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The reform law expands access to Medicaid by increasing its income limits. In so doing, goes the thinking, it extends access to life-saving care to millions of people. But will it, indeed, expand access to care?
One of the most powerful arguments in favor of the Affordable Care Act is a moral one: It's just wrong that 42 million Americans are denied care because they can't afford private insurance but aren't poor enough to qualify for Medicaid. The reform law expands access to Medicaid by increasing its income limits. In so doing, goes the thinking, it extends access to life-saving care to millions of people.
But will it, indeed, expand access to care? Or will it merely prove the axiom that access to insurance is not the same thing as access to healthcare?
In 1997, Congress expanded Medicaid's State Children's Health Insurance Program (S-CHIP) to cover more children of the working poor. Researchers with the Center for Study Health System Change (HSC) compared states that had undergone large S-CHIP expansions to states with smaller expansions. Reporting its results last month, HSC found that physician utilization was lower in states with larger expansions - that is, with more kids newly covered by Medicaid.
How can this be? The main problem is Medicaid's obscenely low pay rates to doctors. Consider that the average national Medicaid payment for an office visit for a child is $47, compared to $81 for privately insured children, according to a survey by Ingenix Consulting. In most states, Medicaid is also a notoriously slow and unresponsive payer.
There was no rational business case for accepting Medicaid even before the Great Recession devastated state budgets. Most practices taking Medicaid do so out of a sense of charity. But now, the backbreaking Medicaid cuts that states have been making are combining with separate business challenges afflicting private-practice healthcare to make Medicaid utterly untenable. You need not imagine how this affects Medicaid patients trying to get appointments for care: In June, The New England Journal of Medicine reported on a next-available-appointment study that had researchers pose as parents of children with medical complications. They called doctors' offices to try to make an appointment for their "children." Those who identified as Medicaid enrollees were denied appointments two out of three times, compared with 11 percent for those who claimed private insurance. The Medicaid folks able to make appointments at all found their wait times about three weeks longer than for the privately insured patients.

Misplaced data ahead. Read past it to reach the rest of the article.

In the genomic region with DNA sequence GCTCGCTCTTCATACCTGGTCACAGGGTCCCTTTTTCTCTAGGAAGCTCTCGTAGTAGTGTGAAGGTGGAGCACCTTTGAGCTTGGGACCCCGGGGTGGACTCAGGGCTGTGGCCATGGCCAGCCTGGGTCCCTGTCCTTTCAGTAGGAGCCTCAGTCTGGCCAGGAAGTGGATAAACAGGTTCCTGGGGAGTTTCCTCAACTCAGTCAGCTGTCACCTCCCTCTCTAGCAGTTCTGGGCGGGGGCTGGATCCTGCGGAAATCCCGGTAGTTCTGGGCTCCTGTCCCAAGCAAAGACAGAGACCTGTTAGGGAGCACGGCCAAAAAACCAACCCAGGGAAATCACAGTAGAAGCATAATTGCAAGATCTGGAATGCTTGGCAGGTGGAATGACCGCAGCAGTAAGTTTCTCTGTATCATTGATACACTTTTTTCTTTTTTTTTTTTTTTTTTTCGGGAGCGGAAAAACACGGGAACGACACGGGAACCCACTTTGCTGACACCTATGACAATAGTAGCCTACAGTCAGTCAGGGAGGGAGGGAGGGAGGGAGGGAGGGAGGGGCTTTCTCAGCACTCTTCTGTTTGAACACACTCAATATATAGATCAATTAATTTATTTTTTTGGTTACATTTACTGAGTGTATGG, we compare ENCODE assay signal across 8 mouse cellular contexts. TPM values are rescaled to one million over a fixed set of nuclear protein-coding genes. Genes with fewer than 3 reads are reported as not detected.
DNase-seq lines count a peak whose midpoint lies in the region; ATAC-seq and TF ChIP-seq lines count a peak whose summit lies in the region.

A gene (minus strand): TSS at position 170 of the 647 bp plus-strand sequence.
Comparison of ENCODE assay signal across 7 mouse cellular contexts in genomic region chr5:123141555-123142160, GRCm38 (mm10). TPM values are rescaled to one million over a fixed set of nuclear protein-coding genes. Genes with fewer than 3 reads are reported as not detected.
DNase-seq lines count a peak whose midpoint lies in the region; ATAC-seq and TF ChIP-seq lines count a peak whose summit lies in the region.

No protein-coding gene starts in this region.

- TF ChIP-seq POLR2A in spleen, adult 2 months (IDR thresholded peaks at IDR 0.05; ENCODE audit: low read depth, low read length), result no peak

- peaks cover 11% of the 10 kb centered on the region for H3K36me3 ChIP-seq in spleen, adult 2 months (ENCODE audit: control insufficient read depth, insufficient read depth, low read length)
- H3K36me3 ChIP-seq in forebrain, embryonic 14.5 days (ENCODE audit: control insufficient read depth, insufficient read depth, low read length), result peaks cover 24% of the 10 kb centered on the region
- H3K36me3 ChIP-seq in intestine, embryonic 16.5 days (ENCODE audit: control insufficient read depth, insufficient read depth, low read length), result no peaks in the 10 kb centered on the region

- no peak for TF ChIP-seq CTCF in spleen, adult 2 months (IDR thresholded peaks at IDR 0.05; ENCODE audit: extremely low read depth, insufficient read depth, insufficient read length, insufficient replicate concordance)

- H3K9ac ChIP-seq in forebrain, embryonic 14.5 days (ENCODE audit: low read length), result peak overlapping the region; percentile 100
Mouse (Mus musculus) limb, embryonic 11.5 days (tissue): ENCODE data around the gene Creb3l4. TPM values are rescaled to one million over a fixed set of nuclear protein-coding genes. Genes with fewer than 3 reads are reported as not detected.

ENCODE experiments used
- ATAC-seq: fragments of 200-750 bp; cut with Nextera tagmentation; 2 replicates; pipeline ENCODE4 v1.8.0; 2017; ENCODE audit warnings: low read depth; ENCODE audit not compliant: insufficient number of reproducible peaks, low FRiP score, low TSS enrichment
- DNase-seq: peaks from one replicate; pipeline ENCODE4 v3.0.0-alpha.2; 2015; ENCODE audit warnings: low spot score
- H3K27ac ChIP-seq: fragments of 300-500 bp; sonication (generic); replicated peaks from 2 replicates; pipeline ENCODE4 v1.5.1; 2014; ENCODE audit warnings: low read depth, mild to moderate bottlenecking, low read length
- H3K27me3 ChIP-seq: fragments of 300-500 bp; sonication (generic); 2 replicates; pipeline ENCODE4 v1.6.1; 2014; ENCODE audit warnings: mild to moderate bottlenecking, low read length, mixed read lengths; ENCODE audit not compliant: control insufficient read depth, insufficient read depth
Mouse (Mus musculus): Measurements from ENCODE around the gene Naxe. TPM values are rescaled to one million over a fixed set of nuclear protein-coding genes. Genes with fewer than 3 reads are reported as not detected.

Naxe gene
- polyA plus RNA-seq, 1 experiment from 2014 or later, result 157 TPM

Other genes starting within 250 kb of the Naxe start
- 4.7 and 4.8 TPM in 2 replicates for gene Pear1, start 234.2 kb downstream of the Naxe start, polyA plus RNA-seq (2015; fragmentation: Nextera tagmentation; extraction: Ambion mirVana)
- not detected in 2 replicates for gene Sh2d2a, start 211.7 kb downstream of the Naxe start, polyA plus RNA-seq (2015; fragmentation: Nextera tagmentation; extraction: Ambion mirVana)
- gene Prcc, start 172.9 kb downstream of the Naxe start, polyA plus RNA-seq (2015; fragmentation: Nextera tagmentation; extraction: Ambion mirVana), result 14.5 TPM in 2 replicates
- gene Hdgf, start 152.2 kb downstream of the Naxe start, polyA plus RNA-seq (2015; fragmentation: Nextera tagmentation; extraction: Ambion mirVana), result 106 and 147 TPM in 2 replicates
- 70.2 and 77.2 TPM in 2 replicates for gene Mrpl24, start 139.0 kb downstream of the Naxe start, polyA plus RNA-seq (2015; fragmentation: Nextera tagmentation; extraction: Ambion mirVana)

Still, can Medicaid coverage, lousy though it may be, actually be worse than no coverage at all? That's hard to believe. Yet how many physicians would sooner accept uninsured patients who will pay a reduced rate out of their own pockets, even if it's on an installment plan of some kind, than take Medicaid?
Of course, many Medicaid recipients could not make those installment payments. But is that true, really, of the higher-income people who'll be newly eligible for Medicaid under the coming expansion? Many ideas for expanding access to private insurance have been floated: block grants to let states experiment with healthcare for the poor, instead of the federal straitjacket that is Medicaid; incentives to increase adoption of health savings accounts; expanded use of high-deductible catastrophic insurance plans. Or some combination of the three.
Meanwhile, separate research is raising questions about the quality of care Medicaid recipients get. A University of Virginia study found that post-surgical Medicaid patients were almost twice as likely to die in the hospital as those with private insurance - and 13 percent more likely to die than even the uninsured. That study is controversial, but no one doubts that Medicaid produces far worse health outcomes than virtually any other kind of insurance. Given that, why would anyone want to expand Medicaid, as the reform law does, rather than look for ways to expand access to private insurance?
Bob Keaveney is the editorial director of Physicians Practice. What's your experience with Medicaid? Tell us about it in the comment box below. Unless you say otherwise, we'll assume that we're free to publish your comments in upcoming issues of Physicians Practice, in print and online.
This article originally appeared in the April 2012 issue of Physicians Practice.